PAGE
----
Fewer acres planted | Manitoba growers are seeing good yields, but Alberta suffered late blight and hail
This year’s potato crop should be in harmony with consumer demand after a year of overproduction and depressed prices, says a United Potato Growers of Canada spokesperson.
General manager Kevin MacIsaac said the crop will be significantly smaller than last year because Canadian growers planted 3.2 percent fewer acres and American acres are down seven percent.
Nonetheless, there should be sufficient potatoes to satiate consumer appetites, he said.
“There are enough potatoes around because our consumption has not been going up on fresh potatoes, it’s been going down,” MacIsaac said.
“The reality is we can almost get by with a few less potatoes each year, until we are able to change that consumption curve.”
Potato growers don’t want a repeat of last year, when higher than expected acreage in Canada and the United States and average to above average yields flooded the market and caused prices to plummet.
In February, prices hit a low of $1.10 for a 10 pound bag of fresh potatoes.
“You’d have to be getting $1.50 (per 10 lb.) just to meet the cost of production,” MacIsaac said in March.
Prices have rebounded since then and spiked this summer.
“Prices bumped up about a month ago…. There came a point in the system where there was a very low supply of potatoes available to feed the market,” MacIsaac said.
“So prices went very, very high at the end of July (to) around $45 a hundredweight, which is a very high price.”
Potato prices have since backed off that peak because North American growers have been harvesting potatoes for a couple of weeks. For example, MacIsaac said fresh potato prices in Manitoba were $35 per cwt. in early September.
Prices will likely fall further as the harvest progresses.
However, lower acreage than last year means an oversupply of potatoes is unlikely this year.
According to U.S. Department of Agriculture estimates, American potato growers planted 1.077 million acres this year, which is down 6.6 percent from last year.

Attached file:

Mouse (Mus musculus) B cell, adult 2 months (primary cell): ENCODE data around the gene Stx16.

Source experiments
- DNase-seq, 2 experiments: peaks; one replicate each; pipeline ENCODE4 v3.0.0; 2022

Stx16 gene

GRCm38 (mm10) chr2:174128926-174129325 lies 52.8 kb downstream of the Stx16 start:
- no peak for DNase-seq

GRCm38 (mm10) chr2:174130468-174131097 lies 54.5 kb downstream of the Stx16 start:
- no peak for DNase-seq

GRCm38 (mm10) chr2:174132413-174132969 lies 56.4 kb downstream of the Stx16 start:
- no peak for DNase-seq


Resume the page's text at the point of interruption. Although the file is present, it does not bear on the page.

United Potato Growers of America president Jerry Wright said the acreage reduction was needed to balance the market.
“Idaho alone will be down an estimated eight percent,” he wrote on the United Potato Growers website in late August.
“Idaho cutting eight percent of 345,000 acres will drop nearly 28,000 acres out of production. That was a needed correction … (for) a manageable yet adequate supply for the coming 12 months.”
Statistics Canada estimates from July show that Canadian acres fell 3.2 percent, dropping from 373,400 last year to 361,600 this year.
As well, several potato production regions had difficult or middling growing conditions this summer.
For instance, the North American Potato Market News reported in August that North Dakota production would drop 22.6 percent this year as a cold, wet spring forced producers to abandon their potato crop.
In Canada, the weather in Prince Edward Island was unusually dry this summer, which will cut into potato yields.
“It’s expected the crop will be off a bit in P.E.I.,” MacIsaac said.
Dan Sawatzky, general manager of the Keystone Potato Producers Association, said the process potato harvest is just underway in Manitoba, but yields should be at or above the provincial five-year average of 280 cwt. per acre.
“Growers are quite pleased with what they’re seeing,” he said.
“For the most part, the farmers should have pretty good yields.”
In Alberta, Sawatzky said late blight and hail pressured the potato crop this summer.
As a result, it’s unlikely Alberta growers will repeat last year’s large yields when the provincial average hit 344 cwt. per acre.
“Their potential for a bunch of overages (is) diminished.”